Keeping your engine from overheating is mandatory for consistent performance. Building baffles within the cowl to ensure that cool air travels through the surfaces of the engine is recommended not only on radial engines but also on all engines. My DHC-2 Beaver included a painted and finished dummy radial engine that fits into the front of the cowl. To provide proper airflow, I marked the three locations of the engine cylinders and made the openings slightly larger than the cylinders. After the dummy engine is installed, be sure to open the bottom of the cowl to provide twice as much air-exit area as the total of the three air-inlet openings.

I traced the perimeter of the tank onto a piece of paper and then made two 1/8-inch light-ply half-moon tank supports to secure the fuel tank to the tray. I glued the tank to the edges of the supports with silicone adhesive to isolate the tank and absorb some of the engine vibration. Once the supports were secured in place, I cut two slots in the floor so that I could use a 1-inch-wide Velcro strap to secure the tank in place. I also retrofitted the included tank with tank-filter clunks from B&B Specialties (bbspecialties.com). These filters prevent foreign particles from entering the engine. Because the Saito engine has an electronic ignition module, I simply wrapped it in some Du-Bro (dubro.com) foam rubber and used Velcro to secure it under the tank floor. The ignition module has three spark-plug leads that fit through an opening that I made in the mount box.


Model Airplane News - Membership | LET’S TALK GIANT SCALE — Radial Engine Upgrade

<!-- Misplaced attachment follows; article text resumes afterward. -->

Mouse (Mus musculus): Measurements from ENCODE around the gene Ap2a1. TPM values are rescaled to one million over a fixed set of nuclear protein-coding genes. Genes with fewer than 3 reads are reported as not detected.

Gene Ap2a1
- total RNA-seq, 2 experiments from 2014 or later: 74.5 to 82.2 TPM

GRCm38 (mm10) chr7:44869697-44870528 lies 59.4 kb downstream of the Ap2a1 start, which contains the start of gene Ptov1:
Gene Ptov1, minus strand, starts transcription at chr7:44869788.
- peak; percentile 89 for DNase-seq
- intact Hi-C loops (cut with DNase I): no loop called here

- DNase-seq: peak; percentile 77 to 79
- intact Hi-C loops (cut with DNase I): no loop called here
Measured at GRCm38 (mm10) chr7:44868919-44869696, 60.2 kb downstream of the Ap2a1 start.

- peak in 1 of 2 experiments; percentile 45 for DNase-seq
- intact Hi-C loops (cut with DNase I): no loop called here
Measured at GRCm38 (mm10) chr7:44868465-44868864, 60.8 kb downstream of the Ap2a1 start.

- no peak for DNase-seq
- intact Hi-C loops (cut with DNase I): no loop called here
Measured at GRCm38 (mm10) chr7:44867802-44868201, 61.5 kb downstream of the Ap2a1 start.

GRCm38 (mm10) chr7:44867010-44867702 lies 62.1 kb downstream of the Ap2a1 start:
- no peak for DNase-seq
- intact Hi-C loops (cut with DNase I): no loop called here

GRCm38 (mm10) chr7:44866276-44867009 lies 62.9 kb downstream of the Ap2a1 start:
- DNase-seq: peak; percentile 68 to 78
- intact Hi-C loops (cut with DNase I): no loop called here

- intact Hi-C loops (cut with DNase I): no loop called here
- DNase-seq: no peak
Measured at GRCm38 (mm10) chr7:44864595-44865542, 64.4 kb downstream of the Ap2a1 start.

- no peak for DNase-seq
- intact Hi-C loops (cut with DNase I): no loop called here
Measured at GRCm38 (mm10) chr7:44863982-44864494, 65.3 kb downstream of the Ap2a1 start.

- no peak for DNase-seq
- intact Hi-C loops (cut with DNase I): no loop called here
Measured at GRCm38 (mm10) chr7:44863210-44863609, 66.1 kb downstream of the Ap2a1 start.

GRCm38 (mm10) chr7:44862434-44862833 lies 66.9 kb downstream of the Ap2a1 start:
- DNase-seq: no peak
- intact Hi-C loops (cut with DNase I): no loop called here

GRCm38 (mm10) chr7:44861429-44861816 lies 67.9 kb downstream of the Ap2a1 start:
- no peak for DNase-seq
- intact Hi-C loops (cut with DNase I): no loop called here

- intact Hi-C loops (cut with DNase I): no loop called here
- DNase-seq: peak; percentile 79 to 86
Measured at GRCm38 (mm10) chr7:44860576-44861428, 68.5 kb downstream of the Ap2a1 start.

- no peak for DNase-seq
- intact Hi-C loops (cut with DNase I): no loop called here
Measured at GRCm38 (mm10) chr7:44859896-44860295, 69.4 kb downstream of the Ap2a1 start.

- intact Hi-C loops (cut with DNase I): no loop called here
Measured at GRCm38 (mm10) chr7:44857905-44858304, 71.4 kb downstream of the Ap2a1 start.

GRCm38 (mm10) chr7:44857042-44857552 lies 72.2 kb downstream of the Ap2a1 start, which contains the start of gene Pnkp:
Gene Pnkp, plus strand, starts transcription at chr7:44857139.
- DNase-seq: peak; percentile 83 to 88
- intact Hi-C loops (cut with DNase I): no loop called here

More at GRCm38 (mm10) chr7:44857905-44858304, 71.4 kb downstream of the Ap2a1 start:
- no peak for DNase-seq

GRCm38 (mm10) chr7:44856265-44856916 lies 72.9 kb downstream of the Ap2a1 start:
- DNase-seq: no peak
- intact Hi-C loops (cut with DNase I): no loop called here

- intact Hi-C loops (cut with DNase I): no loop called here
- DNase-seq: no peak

The initial exit for each of the three exhaust pipes has been cut using a Dremel, a cut-off wheel, and a sanding bit. Once the proper location is confirmed, the opening will be enlarged to a perfect circle to allow for proper clearance between the airframe and the exhaust.

Model Airplane News - Membership | LET’S TALK GIANT SCALE — Radial Engine Upgrade

The fuel tank has been installed and is held in place with a single Velcro strap.

I used a 12-inch-long, 4-40 pushrod for the throttle linkage and placed the throttle servo on the tank tray. Making sure that the pushrod was perpendicular to the firewall, I marked the location of the servo and used 1/8-inch light ply to fabricate the servo mount. Once the mount was glued in place, the throttle servo and linkage was properly installed. I typically use ball links when the throttle-linkage geometry is offset. But because I installed the throttle servo in the correct location for a straight linkage installation, I used a standard threaded 4-40 clevis. I cut the pushrod to length and used a Du-Bro 4-40 solder link at the servo arm. For a smooth throttle response, it is important to use your radio’s endpoint adjustment to fine-tune the throttle-servo travel settings. Start at the servo center position, and adjust each of the high and low throw settings so that they are about the same. If the high and low travel values differ by a large amount, the throttle response will not be linear.


The Saito 33 radial features three separate exhaust pipes, and the pipes are bent to shape so that they fit through an opening on the bottom of the fuselage. The ends of the pipes are tied together using a bracket that clamps around all of the pipes and is secured to the firewall.

As another exhaust option, Keleo Creations (keleo-creations.com) manufactures an exhaust collector ring for the Saito engine. Just as with full-size engines, the ring directs the exhaust out of the bottom of the airplane. The collector ring has three individual headers that secure to each cylinder. This exhaust system is rigid and greatly simplifies the exhaust installation when the area within the cowl is limited.


Model Airplane News - Membership | LET’S TALK GIANT SCALE — Radial Engine Upgrade

Vibration-damping clamps were used to hold the exhaust pipe away from the engine mount and the throttle pushrod.

Using an engine that’s different than the one your airplane was designed for will require some modifications to the airframe. Using proper, well-thought-out construction and setup techniques will result in an aircraft that will operate properly and last for years.


Updated: March 28, 2024 — 2:53 PM